skymadeupnewsandfilth's sentimentalisation of everything and everybody so undermines the national sang froid that maybe we approach a point of Zero, as they say, Tolerance to Boxed Tommies at RAF Lyneham; maybe we have developed a revulsion welcome during these privateering Blair misadventures, one which will prove catastrophic in times of proper threat. And alongside the public infantilisation of so many slain troopers and guardsmen and bombardiers and Kingsmen comes a new parade - of those mentally butchered abroad and in McGuinessville.

Seems to me, never in the forces, that the first five minutes after enlistment would induce a lasting stress-related disorder and that anyone actually at the sharp end would be indelibly marked, maybe in part for the better but often for the worse.

This US posting, below, even so, may well be long on hyperbole, can all the Vets be pissed off homicidal or suicidal junkies ?

First Blood, David Morrel's first novel saw it's damaged hero, John Rambo, mercifully despatched by his CO, Troutmann, as his 'Nam-acquired demons raged uncontrollaby through his battered mind, Sylvester Stallone entirely missing and subverting the point of Morrel's story and thus generations of movie-goers now see judicious mayhem as the Vets' only redemption, confusing, as ever, Hollywood special effects with real life.

Uncle Sam, in the land of the free, has five per cent of the world's population, yet twenty-five percent of all those imprisoned on the planet and what is sure is that, as in the United Kingdom, a disproportionate number of the incarcerated will be black, a disporportionate number will be ex-servicemen, passed out of the sight of men and into the jail's dark stench. Here, in the UK, addiction and housing charities, the probation service and voluntary sector agencies deal with many, once the recipients of Gordon Brown's hollow, vampire gratitude, once casualties of Bob Ainsworth's fuckwit parsimonious incompetence, now drifting too far from shore, programmed to kill, abandoned, loveless and angry. Mediaminster conspires to make us indifferent to enemy casualties, to our lasting shame we have never even counted the dead in Iraq; puffed-up Ruperts, by this neglect, this contempt, fostering an inhumanity which must eventually play-out in the bedrooms and in the town centres of bankrupt, unemployed, post-discharge, ruined civvy street.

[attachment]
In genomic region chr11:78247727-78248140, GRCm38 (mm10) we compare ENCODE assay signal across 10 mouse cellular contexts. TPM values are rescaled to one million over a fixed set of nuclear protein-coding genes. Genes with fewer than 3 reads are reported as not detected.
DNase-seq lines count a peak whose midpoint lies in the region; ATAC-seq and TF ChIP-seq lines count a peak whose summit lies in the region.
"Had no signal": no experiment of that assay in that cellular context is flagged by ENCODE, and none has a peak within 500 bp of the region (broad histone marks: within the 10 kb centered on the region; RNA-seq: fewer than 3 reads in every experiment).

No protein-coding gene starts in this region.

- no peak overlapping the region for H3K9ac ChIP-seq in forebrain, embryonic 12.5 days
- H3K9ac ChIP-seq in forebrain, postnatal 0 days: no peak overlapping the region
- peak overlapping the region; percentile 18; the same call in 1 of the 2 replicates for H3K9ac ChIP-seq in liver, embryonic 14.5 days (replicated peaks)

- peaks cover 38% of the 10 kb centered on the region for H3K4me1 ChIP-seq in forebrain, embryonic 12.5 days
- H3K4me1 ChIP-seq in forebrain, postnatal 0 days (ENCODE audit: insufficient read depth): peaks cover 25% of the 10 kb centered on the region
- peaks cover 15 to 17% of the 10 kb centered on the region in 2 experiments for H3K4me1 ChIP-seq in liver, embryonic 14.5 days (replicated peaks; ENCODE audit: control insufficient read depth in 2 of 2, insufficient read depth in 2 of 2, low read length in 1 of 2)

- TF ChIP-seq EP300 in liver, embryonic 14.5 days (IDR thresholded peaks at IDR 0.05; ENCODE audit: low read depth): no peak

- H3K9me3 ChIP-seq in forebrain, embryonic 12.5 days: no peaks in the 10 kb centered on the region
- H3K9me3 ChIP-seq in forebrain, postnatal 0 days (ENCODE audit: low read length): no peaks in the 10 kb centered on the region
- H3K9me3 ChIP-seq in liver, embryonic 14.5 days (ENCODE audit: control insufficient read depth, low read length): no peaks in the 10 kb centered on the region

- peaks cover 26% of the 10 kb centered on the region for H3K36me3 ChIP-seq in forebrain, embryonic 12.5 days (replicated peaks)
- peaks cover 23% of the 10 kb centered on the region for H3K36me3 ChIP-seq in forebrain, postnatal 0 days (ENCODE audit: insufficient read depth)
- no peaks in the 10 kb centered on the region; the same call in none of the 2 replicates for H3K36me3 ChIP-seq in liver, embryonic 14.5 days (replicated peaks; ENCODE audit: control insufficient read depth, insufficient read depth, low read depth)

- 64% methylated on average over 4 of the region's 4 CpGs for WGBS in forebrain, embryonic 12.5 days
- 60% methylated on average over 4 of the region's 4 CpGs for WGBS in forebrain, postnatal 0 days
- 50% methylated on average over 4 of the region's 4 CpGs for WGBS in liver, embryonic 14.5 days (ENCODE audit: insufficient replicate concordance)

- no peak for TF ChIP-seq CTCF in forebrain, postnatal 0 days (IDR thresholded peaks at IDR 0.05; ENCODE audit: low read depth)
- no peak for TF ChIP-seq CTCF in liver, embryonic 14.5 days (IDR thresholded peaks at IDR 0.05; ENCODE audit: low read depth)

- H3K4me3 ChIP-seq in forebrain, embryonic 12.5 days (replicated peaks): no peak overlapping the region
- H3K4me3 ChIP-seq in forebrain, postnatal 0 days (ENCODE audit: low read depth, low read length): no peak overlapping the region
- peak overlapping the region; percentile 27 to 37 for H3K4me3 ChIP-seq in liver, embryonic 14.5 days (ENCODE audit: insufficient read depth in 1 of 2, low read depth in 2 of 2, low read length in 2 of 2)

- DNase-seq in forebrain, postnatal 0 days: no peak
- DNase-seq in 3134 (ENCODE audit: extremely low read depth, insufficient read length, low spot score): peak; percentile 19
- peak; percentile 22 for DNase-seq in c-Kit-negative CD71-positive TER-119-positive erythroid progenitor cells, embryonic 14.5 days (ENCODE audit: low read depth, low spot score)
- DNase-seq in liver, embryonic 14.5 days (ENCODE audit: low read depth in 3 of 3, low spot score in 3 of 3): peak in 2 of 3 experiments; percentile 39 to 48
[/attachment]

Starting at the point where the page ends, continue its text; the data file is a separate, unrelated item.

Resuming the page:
We used to set them to selling matches or making poppies, the limbless, the gassed, the blind, things are immeasurably better, if not ideal; it is foolish in the extreme, however, to train split-second killers, to psych them up, threatened from all sides, in a war with no front line and then to discharge them into a society regulated, corralled, categorised, cv-ed to fucking death, surveyed and policed as never before. Wiser men than Brown and his misfits would see the urgency and put stepping stones in place but he is a life-long Atlanticist and dooms us to repeating Uncle Sam's disastrous treatment of his own veterans; shattered in body or mind or both, Tommy returns to a civilian society as alien to him as is he to it. It has ever been so but now that we are so clever we should demand better, for Tommy and for us. The soldier, though, deals in the harshest of truths, this unblooded crop of politicians in the meanest of soundbites; the mad bastard, Brown, attuned only to his own pathetic ranting, unwilling and unfit to think of - much less speak to - the weighty matter of arms and the man.